Scottish lawmakers on Tuesday begin a two-day debate on First Minister Nicola Sturgeon’s call for an independence referendum — a major headache for Prime Minister Theresa May as she prepares to launch Brexit.
The Scottish parliament is expected to vote on Wednesday to endorse Sturgeon’s call for a second vote, less than three years after Scots rejected independence in a 2014 referendum.
Sturgeon’s Scottish National Party, which runs the semi-autonomous government in Edinburgh, says Britain’s vote to leave the EU means Scots should be able to reconsider.
She called last week for a vote between autumn 2018 and spring 2019 — before Brexit, which now looks set to take place in March 2019.
May has said that “now is not the time” for a new vote, and can block Sturgeon’s request even if the Scottish parliament approves it this week. But the SNP leader has said such a move would be “democratically indefensible,” although she has signalled she is willing to negotiate on a date.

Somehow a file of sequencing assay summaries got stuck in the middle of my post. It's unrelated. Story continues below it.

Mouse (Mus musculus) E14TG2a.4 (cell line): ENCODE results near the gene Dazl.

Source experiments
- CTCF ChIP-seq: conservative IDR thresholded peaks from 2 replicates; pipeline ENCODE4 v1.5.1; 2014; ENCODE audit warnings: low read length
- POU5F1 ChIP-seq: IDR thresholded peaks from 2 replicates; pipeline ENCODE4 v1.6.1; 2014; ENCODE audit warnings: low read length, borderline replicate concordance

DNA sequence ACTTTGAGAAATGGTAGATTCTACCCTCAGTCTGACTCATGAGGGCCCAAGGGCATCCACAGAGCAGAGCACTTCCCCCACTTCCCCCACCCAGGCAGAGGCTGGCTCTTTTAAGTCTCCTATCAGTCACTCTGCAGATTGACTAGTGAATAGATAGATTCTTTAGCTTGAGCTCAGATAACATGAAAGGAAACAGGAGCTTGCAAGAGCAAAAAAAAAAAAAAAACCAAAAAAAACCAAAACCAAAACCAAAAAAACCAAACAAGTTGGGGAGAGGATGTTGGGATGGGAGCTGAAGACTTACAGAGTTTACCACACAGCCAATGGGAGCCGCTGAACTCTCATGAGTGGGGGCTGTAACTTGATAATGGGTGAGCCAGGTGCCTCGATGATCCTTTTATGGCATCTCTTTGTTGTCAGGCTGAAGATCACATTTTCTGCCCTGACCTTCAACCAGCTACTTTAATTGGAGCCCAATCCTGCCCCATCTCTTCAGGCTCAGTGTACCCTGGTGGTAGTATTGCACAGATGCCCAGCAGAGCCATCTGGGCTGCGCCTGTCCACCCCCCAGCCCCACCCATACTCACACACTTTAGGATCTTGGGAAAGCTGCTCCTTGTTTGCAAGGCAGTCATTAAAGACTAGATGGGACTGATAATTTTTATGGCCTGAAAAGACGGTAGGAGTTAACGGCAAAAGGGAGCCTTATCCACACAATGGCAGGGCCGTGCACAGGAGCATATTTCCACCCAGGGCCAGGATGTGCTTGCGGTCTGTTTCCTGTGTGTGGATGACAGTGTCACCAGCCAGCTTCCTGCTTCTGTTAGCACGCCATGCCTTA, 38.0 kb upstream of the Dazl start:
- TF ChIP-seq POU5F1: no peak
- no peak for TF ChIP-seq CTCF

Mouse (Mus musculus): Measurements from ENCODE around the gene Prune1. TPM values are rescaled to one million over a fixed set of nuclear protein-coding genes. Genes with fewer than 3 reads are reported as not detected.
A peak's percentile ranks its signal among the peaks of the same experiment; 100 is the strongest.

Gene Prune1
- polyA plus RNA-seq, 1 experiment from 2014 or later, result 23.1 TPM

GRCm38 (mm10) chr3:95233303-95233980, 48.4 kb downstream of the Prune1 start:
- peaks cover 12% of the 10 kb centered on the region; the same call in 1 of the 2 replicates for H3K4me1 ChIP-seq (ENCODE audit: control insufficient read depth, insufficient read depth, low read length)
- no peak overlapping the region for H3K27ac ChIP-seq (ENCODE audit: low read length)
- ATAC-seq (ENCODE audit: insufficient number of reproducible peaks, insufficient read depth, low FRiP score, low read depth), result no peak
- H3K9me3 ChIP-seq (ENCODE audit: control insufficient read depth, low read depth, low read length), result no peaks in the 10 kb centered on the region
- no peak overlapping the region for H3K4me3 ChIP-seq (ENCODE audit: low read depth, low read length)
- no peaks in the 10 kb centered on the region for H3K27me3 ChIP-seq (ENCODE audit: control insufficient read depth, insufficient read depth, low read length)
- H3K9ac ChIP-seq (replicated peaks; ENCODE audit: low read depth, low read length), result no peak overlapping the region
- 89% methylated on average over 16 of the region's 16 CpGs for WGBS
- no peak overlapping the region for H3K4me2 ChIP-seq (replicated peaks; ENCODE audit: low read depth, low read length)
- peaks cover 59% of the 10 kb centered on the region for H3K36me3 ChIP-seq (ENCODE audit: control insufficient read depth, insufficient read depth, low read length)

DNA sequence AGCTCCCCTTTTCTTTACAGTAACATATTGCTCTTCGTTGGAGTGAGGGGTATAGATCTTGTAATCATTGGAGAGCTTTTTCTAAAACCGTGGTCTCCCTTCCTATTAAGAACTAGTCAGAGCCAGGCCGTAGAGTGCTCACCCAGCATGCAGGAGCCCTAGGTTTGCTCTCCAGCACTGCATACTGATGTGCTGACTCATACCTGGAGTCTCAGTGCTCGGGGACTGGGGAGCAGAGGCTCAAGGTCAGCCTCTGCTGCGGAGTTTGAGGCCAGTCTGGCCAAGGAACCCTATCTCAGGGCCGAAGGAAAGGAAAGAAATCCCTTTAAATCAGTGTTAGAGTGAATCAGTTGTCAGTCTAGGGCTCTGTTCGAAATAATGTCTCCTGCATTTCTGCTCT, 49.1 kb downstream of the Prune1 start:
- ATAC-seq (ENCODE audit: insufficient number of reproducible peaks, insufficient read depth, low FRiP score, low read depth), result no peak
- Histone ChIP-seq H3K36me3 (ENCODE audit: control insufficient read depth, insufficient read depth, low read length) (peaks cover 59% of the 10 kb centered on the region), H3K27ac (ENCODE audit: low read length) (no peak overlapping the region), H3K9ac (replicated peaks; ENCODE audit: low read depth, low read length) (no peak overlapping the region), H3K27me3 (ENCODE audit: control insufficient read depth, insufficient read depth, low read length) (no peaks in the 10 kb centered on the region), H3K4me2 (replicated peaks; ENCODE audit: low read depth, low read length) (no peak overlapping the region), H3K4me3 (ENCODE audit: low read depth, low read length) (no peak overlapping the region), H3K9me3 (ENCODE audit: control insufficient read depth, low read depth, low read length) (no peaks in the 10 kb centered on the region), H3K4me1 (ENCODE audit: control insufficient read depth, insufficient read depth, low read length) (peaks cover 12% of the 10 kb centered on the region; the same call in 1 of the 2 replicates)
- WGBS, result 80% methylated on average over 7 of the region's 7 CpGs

“This crucial decision over our future should not be made unilaterally by me, or by the prime minister,” Sturgeon said.
“It should be made by the people of Scotland, and I call on parliament to give the people that choice.” — AFP